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    Can Emails Violate a Connecticut Protective Order?

    Can Emails Violate a Connecticut Protective Order?
    • Sending an email can get you arrested in CT for felony Violation of Protective Order.
    • Almost all domestic violence arrests will result in the issuance of a protective order.

    • Understanding Connecticut protective order can help you avoid additional criminal liability.
    • Contact a top Connecticut criminal attorney as soon as possible to protect yourself from a felony violation of protective order arrest.

    What Is Violation Of A Protective Order In Connecticut?

    One of the most common arrests seen by Connecticut criminal attorneys are Connecticut General Statute (“CGS”) § 53a-223 criminal violation of protective order cases.  While some violations of protective orders are serious violations, we often see defendants prosecuted for very minor violations that caused no harm to the protected party.  Under CGS § 53a-223, a criminal violation of a protective order occurs any time a person has a protective order issued against them and they violate the order.  This extremely broad language means that a wide range of behavior can result in an arrest—even something as innocent as a text message.

    Does Following On Facebook, Instagram or Social Media Violate A Restraining Order?

    Yes.  Unfortunately, even a technical violation such as following a protected party on social media can be construed as a violation of a no-contact criminal protective order.  What’s worse is that even accidental contact, such as liking someone’s photo online, can result in an arrest.  Click here to read more about the types of protective orders in Connecticut, and what actions can constitute violations under these orders.

    What If My Violation of Protective Order Was Accidental?

    Even accidental contact can result in a criminal violation of protective order arrest in Connecticut.  Any contact—from sending a mass email or text message—can result in the violation of a no-contact protective order and can lead to a felony arrest, making it important to fully understand any order issued against you.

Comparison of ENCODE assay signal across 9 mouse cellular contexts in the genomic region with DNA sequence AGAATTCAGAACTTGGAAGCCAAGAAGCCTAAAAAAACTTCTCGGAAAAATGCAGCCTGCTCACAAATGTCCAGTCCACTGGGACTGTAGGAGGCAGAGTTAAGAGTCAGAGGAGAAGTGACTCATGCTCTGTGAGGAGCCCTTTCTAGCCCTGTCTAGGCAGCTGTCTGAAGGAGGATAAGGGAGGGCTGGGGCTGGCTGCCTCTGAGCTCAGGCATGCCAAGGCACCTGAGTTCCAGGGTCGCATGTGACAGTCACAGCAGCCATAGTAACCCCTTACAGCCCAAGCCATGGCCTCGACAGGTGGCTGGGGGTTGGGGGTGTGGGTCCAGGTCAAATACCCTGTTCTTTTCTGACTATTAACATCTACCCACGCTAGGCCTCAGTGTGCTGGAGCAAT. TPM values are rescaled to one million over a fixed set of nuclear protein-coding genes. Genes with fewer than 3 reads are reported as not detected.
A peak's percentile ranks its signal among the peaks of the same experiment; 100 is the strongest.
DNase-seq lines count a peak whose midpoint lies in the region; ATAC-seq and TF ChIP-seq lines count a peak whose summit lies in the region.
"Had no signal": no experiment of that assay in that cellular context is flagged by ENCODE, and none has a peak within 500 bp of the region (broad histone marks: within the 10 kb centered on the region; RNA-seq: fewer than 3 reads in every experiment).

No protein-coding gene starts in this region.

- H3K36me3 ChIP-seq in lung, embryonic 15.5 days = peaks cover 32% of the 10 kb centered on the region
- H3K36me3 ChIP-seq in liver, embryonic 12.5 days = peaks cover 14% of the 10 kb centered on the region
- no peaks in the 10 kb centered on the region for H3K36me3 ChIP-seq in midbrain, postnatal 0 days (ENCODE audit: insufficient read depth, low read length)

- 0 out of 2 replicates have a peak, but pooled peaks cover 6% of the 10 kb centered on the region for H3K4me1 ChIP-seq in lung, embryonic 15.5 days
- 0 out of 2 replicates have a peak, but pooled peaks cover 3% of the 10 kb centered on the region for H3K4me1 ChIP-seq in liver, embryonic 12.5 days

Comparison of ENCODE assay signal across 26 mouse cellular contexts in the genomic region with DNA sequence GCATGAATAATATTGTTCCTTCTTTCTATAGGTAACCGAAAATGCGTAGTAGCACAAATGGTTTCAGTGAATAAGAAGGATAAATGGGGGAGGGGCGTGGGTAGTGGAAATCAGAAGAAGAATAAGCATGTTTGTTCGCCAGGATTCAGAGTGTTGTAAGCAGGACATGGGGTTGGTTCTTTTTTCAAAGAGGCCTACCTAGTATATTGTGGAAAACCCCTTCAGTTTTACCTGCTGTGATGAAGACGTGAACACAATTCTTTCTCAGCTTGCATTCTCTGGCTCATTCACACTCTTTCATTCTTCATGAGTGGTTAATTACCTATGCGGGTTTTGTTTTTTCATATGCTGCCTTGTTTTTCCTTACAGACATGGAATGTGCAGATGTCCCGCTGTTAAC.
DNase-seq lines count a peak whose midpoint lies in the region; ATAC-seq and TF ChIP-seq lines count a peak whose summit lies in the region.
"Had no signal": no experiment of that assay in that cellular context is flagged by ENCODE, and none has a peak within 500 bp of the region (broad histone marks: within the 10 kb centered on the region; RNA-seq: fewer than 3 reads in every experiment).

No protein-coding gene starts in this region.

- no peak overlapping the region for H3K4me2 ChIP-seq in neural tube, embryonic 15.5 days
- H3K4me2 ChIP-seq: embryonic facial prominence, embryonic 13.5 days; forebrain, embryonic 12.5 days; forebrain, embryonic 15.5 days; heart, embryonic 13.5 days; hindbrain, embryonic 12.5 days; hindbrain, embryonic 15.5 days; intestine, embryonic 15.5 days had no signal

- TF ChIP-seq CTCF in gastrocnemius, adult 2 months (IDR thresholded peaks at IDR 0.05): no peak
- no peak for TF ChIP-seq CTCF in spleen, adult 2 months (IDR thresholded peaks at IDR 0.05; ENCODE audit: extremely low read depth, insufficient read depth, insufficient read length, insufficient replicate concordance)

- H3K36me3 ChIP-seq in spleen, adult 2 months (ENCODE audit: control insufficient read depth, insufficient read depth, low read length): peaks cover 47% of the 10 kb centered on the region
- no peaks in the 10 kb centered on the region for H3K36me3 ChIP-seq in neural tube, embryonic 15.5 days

Can A Person Violate Their Own Protective Order?

    No. Connecticut orders are extremely one-sided. No protected party is subject to criminal liability if they continue to make contact with a defendant in a case despite a no-contact order.  Unfortunately, we often see CGS § 53a-223 arrests when a victim in a case reaches out to a defendant, and the defendant takes the bait.  Contact a criminal attorney to learn how you can modify your Connecticut protective order to allow contact before speaking to a protected party, even if the protected party is the party initiating contact.

    What Is The Penalty For Violation Of A Protective Order? 

    Under CGS § 53a-223, any criminal violation of a protective order is a class D felony that is punishable by up to 5 years in prison, a $5,000 fine and up to 3 years of probation.  Under Connecticut law, a criminal violation of a protective order becomes a class C felony any time the violation involves imposing any restraint on the protected party or threatening, harassing, assaulting, molesting, sexually assaulting or attacking a person.  Anyone charged with a class C felony violation of a protective order faces up to 10 years in prison, a $10,000 fine and up to 3 years probation.  Contact an experienced violation of protective order attorney to make sure you were not overcharged with a class C felony at the time of your arrest.

    Call an Experienced Connecticut Violation Of Protective Order Attorney Today

    If you’ve had a protective order issued against you, or have been arrested for violating a protective order, contact an experienced Connecticut criminal attorney today to learn how you can defend yourself against these felony liability.  The attorneys at Mark Sherman Law are available to discuss your case with you 24/7 at (203) 358-4700.  Click here to read certified reviews from prior clients.